Cary Krosinsky, VP at Trucost, is once again teaching a course on Sustainable Investing at the Center for Environmental Research and Conservation, CERC, at Columbia University. At the March 10 seminar a student spoke about her recent 400% “home run” in a uranium mining operation. She bought in because the earnings were high, debt was low, yet the price was low. It was a classic “value” play of a well-run company undervalued by the market.
But would a “Sustainable Investor” buy a uranium stock? My goal, as a “Sustainable Investor” is “To outperform the S&P 500 index by investing in the top companies, from the perspective of environmental impact, sustainability, management and governance, in the sectors I hope will thrive over the next 25 to 50 years.”
Cary didn’t exactly write the book on sustainable investing. He edited it. In Sustainable Investing, the Art of Long Term Performance, copyright, (C) Cary Krosinsky and Nick Robins, 2008 (Earth Scan) he defines “Sustainable Investing” as “an approach to investing driven by the long-term economic, environmental, and social risks and opportunities facing the global economy.”
Jane and Michael Hoffman, in Green, Your Place in the New Energy Revolution, wrote that the nuclear industry was killed not by the protesters at Seabrook, and the environmentalists at Environmental Defense (EDF), Union of Concerned Scientists (UCS), or local groups like NY Public Interest Research Group (NYPIRG) who hired lawyers and scientists to force the utilities to build plants more safely. But it was bankers on Wall Street who, in the aftermath of Three Mile Island and Chernobyl, realized that their Million-dollar investments could turn into Billion-Dollar liabilities in seconds, and stopped investing in new nuclear power plants. Even though their liability was limited by the Price Anderson Act in the US and by corresponding legislation in other governments, they might never see a return on their investment. Despite promises by Presidents George W. Bush and Barack Obama of loan guarantees – government subsidies – to build plants, Wall Street is reacting to Fukushima with a mix of caution and skepticism. According to the Wall Street Journal, “The Street” is now, once again, bearish on nuclear power but it is looking again at solar and wind. (click here).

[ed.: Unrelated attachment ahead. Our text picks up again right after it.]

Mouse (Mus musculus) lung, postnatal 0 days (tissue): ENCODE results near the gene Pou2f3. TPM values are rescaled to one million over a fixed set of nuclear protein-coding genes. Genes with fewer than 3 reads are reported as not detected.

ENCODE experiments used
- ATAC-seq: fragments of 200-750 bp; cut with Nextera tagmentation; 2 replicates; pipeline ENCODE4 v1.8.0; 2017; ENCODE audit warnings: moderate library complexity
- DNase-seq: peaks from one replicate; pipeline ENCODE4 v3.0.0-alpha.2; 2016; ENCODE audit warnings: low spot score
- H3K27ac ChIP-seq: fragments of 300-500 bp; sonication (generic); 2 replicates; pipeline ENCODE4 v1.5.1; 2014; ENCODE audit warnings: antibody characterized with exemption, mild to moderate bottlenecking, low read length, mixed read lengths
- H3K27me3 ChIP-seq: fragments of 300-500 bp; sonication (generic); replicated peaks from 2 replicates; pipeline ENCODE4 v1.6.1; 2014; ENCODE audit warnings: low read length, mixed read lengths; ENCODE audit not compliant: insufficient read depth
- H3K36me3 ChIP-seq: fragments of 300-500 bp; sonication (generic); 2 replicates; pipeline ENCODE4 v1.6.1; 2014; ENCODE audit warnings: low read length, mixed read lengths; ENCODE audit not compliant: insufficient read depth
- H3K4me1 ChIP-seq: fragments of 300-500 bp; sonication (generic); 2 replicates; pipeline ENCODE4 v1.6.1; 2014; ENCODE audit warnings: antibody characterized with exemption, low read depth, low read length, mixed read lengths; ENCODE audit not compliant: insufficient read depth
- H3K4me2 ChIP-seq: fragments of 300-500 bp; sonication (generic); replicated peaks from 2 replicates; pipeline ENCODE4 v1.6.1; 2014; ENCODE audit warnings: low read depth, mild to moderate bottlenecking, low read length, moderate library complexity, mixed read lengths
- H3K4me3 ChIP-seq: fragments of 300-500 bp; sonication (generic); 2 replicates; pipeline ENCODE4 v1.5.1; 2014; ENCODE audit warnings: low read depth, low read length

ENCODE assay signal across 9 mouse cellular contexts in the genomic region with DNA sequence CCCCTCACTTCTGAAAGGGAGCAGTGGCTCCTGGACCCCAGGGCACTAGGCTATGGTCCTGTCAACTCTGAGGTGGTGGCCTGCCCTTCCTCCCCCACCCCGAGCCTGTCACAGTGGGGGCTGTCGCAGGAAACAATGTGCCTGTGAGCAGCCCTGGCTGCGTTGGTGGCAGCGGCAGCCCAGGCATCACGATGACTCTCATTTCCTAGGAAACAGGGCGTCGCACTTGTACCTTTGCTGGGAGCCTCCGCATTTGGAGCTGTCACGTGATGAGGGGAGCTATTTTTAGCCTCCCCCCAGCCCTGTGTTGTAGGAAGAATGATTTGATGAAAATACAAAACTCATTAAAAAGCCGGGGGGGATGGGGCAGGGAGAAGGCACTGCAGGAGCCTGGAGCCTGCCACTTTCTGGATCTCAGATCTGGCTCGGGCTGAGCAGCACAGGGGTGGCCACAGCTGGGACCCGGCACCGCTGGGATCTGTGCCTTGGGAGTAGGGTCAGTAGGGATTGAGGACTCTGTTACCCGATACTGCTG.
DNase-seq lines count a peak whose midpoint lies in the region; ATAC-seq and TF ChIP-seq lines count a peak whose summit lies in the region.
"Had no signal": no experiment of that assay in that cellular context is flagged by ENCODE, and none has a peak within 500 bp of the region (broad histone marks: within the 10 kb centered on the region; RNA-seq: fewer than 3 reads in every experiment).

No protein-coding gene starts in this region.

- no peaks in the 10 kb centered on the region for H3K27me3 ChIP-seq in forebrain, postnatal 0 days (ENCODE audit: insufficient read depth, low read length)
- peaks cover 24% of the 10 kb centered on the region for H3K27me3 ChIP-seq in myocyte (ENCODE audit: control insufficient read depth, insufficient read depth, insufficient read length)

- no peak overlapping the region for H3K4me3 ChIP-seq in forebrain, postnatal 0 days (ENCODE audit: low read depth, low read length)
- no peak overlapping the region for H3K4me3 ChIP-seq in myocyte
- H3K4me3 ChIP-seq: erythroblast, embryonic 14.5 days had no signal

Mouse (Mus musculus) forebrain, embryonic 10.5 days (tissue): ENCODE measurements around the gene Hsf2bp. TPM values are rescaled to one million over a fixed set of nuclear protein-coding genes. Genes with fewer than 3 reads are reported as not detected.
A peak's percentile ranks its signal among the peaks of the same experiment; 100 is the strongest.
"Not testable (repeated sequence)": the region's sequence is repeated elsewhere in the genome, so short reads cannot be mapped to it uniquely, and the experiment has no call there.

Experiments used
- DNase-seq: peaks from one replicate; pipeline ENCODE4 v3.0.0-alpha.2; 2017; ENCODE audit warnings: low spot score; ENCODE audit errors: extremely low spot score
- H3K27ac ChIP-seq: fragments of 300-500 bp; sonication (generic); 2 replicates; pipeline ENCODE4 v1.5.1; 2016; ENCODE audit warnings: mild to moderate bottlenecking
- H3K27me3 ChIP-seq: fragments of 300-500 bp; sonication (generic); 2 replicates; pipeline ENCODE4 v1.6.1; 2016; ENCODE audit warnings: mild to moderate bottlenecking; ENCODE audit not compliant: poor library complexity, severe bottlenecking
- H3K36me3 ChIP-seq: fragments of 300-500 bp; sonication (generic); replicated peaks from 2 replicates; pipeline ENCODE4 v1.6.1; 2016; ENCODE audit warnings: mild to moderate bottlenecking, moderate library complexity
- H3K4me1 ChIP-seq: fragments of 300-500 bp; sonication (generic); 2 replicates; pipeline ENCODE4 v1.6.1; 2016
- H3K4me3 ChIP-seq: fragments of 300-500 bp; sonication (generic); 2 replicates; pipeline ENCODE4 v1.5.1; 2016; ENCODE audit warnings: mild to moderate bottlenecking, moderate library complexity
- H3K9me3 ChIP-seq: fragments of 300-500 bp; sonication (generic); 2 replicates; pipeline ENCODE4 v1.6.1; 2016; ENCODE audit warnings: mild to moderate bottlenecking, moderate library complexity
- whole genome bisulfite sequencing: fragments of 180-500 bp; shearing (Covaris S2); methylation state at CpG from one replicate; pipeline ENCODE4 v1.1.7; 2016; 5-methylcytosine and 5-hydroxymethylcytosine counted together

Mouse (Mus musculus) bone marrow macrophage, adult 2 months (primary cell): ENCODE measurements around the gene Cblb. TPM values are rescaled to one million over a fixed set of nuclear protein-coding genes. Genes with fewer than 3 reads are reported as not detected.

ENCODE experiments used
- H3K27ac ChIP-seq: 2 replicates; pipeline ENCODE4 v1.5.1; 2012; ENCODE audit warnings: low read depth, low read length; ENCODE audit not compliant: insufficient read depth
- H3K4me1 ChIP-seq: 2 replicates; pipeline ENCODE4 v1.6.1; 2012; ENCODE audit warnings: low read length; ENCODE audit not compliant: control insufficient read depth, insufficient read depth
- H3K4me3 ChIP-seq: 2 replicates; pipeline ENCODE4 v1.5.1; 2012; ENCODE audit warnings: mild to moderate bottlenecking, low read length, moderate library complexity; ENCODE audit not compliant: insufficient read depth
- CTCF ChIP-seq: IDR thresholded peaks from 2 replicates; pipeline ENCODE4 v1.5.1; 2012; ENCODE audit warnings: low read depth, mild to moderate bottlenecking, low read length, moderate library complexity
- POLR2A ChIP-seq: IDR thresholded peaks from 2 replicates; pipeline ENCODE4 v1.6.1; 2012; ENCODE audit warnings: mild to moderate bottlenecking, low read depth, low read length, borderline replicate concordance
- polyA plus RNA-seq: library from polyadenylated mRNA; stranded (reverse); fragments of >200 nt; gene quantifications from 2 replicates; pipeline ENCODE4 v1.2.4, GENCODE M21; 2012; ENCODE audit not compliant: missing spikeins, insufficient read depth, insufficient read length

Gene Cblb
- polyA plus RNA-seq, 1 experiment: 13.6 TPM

“The nuclear industry is on edge after last week’s quake caused serious damage to several reactors. Bank of America Merrill Lynch cut its stock-investment rating of Entergy ($69.76, -$3.93, -5.33%) and Scana Corp. (SCG, $38.54, -$1.51, -3.77%) to underperform from neutral, citing risks including delays and higher approval costs for relicencing of existing plants. Dahlman Rose says as many as 10 reactors could be affected, which consume the equivalent of 340,000 pounds of uranium each month. The firm cut its price targets for Cameco Corp. (CCJ, $30.90, -$6.48, -17.34%) and Uranerz Energy Corp. (URZ, $3.08, -$0.87, -22.03%).
“CreditSights and other analysts form a chorus that the “nuclear renaissance” of new plants in emerging markets and developed nations will slow, while the potential for new design and safety measures could challenge sector economics .
“Japan’s nuclear crisis is hammering shares in the U.S. nuclear sector, but investors should keep an eye on engineering-and-construction stocks that work in the sector as well, JP Morgan says, citing Shaw Group Inc. Babcock & Wilcox Co. , URS Corp. and EnergySolutions Inc. “We believe the safety features of newer generation reactors will be considerably more advanced” than the older Fukushima units causing havoc over the weekend, the firm writes, but still sees likelihood that renewed nuclear worries are a headwind for these stocks.”
Here are the data:
|(data from March 14, 2011.)|
My analysis –
If we take away the subsidies from nuclear power, the industry would collapse. The same holds for the fossil fuel industry – if you factor in the hidden “externalized” costs of environmental cleanup. It makes no sense to build nuclear plants, or coal plants, drill for oil or use fracking for natural gas. These are more expensive to build, run, and maintain than solar and wind. Rather than keeping nuclear and fossil fuels on life support while fuel gets harder and more expensive to extract we need to put our best engineering minds to work on clean, sustainable power.
And I expect the vultures on Wall Street to buy Japanese stocks as soon as they sense the market has hit bottom, but only if they see investment in infrastructure.